Old Goat
21-03-07, 09:38 PM
Another point... if the plastic doesn't hold up to the heat generated as well as it should it could be throwing off the way it turns, bearing gets looser in the pulley creating more heat till it fails.

onewhippedpuppy
21-03-07, 09:53 PM
Heat + plastic (cheap plastic) is rarely a good combination. Coming from the BMW world, we had the joy of plastic radiator elbows that would crack or plastic engine cooling fans that would grenade. The latter was especially nice, often times it took out the radiator, hoses, water pump, and put dents in the hood from the underside. The failure of the radiator elbow, along with a notoriously inaccurate temp gauge in the E36, led to ruined headgaskets, cracked heads, and the occasional seized block.

Put in perspective, the pulley isn't all that bad.:cheesy:

hkayssi
21-03-07, 09:57 PM
Heat + plastic (cheap plastic) is rarely a good combination. Coming from the BMW world, we had the joy of plastic radiator elbows that would crack or plastic engine cooling fans that would grenade. The latter was especially nice, often times it took out the radiator, hoses, water pump, and put dents in the hood from the underside. The failure of the radiator elbow, along with a notoriously inaccurate temp gauge in the E36, led to ruined headgaskets, cracked heads, and the occasional seized block.

Put in perspective, the pulley isn't all that bad.:cheesy:

I agree every make and model has a few weak points. This one isn't that bad

Old Goat
21-03-07, 10:17 PM
Especially since we have the wazee to replace it with. :cheesy:

hkayssi
21-03-07, 10:23 PM
Yea... Once a problem is identified, it can be adressed and corrected. Look at the sludge accumulator oil pan for example. That adresses the problem of inspecting the oil pan for sludge without having to drop the pan. Not a bad idea :cheesy:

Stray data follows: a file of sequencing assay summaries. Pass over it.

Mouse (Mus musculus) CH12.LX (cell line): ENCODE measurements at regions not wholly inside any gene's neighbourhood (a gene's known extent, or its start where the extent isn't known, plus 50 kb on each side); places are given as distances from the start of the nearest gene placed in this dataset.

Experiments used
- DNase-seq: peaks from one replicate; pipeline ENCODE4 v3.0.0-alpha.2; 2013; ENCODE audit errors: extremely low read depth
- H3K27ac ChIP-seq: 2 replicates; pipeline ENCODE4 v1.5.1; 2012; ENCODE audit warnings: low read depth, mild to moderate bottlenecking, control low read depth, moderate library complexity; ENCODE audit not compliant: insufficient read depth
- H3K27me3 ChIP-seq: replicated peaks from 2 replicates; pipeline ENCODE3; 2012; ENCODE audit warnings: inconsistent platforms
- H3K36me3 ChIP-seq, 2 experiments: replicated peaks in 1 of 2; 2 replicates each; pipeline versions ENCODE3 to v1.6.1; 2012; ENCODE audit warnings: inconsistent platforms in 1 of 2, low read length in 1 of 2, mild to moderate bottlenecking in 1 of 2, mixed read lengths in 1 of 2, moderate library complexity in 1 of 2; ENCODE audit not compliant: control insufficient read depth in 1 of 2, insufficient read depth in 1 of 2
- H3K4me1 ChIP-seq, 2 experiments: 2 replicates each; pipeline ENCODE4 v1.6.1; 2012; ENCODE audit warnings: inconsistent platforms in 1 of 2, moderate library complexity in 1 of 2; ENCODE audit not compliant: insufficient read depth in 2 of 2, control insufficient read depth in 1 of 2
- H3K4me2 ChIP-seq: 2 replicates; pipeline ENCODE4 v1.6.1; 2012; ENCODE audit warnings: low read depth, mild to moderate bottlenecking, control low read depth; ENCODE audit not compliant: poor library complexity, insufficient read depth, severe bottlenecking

The sway bars and rack brace and frame braces are all fine examples of correcting bad design on the part of the car makers :roll:

Old Goat
21-03-07, 11:17 PM
While I agree that the other items were flaws, I think the sway bars and brace are more enhancements. Well, the steering brace maybe a little more than an enhancement, but the car handles OK with out doing those things. Not that there is anything wrong with them... I want, I want.:cheesy:

hkayssi
21-03-07, 11:34 PM
:lol: :lol: :lol:


Yea I know what you mean.

GaryG
22-03-07, 01:59 PM
I've had my Wayzee pulley on for half a year now and really like it. I'm staying with the plastic version on my other NG900 as an experiment to see how long it will last. I opened the seal and re-greased it about 20k miles ago. So far so good.

Old Goat
22-03-07, 02:06 PM
Not a bad idea if you can do it.

I wonder if the main problem is that the grease breaks down and you loose all lubrication protection. With sealed bearings people tend to think they last forever, but the grease won't, even with more limited air getting to it, heat, constant movement will break it down over time.

I think the big thing is that these pulleys don't stand up well once something internal happens to them and they rip themselves apart.

hkayssi
22-03-07, 02:09 PM
I've had my Wayzee pulley on for half a year now and really like it. I'm staying with the plastic version on my other NG900 as an experiment to see how long it will last. I opened the seal and re-greased it about 20k miles ago. So far so good.

Which one did you regrease? The original pulley? Can it be regreased? I didn't know it could be done :confused:

Old Goat
22-03-07, 02:18 PM
You can renew the grease on a sealed bearing, any sealed bearing. I used to do it all the time.

A lot depends on what they use to seal it. If it is plastic, or some such material that is pliant like that, you can either pry up an edge and stuff new grease, or you can use a needle, kind of like a hypodermic needle and puncture a hole through the plastic. That second method is the one I use. You can get a decent amount of new grease in. One thing though is it doesn't get the old stuff out sufficently.

For metal seals you can drill a small hole through the cover, use a needle fitting on a small grease gun and squeeze in new grease that way. The metal ones tend to allow the old grease to squeeze out along the rim. The older stuff is usually breaking down so it is not as thick and viscous. This is kind of like doing the re-greasing on car fittings, where the old stuff comes out around the rubber seals.

Old Goat
22-03-07, 02:20 PM
http://www.usahardware.com/products/manufacturers/images/j0414029.gif
The tips look like the lower one.

hkayssi
22-03-07, 02:28 PM
You can renew the grease on a sealed bearing, any sealed bearing. I used to do it all the time.